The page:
In summary keep in mind that smaller and faster transactions are much more effective than larger and complex transactions, for performance and concurrency standpoint.

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  • I had it split up before, but because I wanted to leverage the Async opening of a connection and Async query execution. I'd merge the stored procs, because Azure has a workerprocess limit of 60 for an S0 instance. And Async methods seem to ignore the max pool size in the connection string causing errors... Thanks for the index suggestions. I will index my foreign keys and move back to separate stored procs. ps. currently running everything in sync. Nothing async because of the max of 60 worker processes. Jul 26, 2017 at 13:48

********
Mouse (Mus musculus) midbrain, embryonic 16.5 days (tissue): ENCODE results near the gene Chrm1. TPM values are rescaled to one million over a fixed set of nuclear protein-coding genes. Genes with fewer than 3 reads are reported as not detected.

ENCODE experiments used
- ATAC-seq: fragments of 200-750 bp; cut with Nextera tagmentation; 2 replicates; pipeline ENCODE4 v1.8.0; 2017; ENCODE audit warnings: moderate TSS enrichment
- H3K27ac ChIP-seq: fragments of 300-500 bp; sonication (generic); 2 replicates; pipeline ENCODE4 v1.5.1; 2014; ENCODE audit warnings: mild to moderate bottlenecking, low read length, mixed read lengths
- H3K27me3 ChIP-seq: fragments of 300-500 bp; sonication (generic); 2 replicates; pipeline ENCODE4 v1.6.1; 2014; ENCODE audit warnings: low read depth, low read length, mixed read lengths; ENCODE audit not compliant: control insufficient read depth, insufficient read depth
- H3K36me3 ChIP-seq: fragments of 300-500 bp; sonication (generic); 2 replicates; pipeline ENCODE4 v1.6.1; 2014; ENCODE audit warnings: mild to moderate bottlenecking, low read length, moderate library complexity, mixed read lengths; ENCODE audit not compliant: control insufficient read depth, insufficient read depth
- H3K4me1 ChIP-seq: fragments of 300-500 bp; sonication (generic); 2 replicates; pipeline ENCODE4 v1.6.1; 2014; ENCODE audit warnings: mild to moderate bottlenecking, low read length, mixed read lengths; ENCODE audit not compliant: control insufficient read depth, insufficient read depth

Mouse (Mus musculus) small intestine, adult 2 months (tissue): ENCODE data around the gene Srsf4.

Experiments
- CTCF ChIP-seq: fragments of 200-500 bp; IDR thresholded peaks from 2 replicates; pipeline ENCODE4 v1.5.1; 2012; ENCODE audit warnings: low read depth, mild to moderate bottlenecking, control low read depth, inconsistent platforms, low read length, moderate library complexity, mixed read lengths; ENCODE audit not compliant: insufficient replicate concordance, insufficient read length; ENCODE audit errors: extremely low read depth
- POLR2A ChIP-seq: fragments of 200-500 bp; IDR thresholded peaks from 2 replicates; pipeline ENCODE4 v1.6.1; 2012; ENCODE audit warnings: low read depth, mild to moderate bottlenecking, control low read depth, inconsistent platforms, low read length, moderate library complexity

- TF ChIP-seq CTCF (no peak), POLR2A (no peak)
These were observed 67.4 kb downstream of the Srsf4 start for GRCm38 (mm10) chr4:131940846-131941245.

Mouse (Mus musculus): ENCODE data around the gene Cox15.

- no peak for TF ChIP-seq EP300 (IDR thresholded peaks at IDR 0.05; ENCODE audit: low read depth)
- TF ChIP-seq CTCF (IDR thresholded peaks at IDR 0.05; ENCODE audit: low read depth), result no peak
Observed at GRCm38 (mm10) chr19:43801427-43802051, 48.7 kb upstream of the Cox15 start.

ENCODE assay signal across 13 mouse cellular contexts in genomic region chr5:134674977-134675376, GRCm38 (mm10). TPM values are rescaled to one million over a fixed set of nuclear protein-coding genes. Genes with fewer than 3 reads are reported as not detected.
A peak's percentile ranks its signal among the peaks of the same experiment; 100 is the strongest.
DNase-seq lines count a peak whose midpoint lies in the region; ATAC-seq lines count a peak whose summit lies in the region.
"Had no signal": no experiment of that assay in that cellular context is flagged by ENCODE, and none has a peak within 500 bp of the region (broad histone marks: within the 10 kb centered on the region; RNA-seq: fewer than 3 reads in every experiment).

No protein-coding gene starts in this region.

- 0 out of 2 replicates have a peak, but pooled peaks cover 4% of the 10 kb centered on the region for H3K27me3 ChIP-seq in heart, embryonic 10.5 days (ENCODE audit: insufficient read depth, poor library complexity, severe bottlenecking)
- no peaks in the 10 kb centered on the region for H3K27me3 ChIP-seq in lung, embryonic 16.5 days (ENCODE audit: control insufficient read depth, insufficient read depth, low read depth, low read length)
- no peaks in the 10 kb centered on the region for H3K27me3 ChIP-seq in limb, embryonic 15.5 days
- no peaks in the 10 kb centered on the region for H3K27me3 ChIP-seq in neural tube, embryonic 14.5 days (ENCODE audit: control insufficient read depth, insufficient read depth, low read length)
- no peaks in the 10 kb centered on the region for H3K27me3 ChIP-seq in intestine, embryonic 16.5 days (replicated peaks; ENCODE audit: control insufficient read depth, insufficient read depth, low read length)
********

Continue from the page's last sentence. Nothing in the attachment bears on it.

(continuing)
• ps. do you recommend wrapping the 3 stored procs in a transaction for perf? or not? Due to flushing the log to disk? Jul 26, 2017 at 14:22
  • No, 3 completely separated transactions, otherwise running 1 or 3 procedures within a same transactions makes no difference
    – S4V1N
    Jul 26, 2017 at 15:49
  • I have tested it. With a transaction wrapping all 3 takes 4:29 and without a transaction it takes 4:35. Both for storing the same 100 instances of mainobjects. Will look into adding indexes to foreign keys. Jul 27, 2017 at 8:05
  • Yeah please do. Regardless i would keep those procedures separated, for other reasons. Also if indexes wont help you, update a question and post an execution plan, alongside procedure definition so we could try to work something out
    – S4V1N
    Jul 27, 2017 at 8:16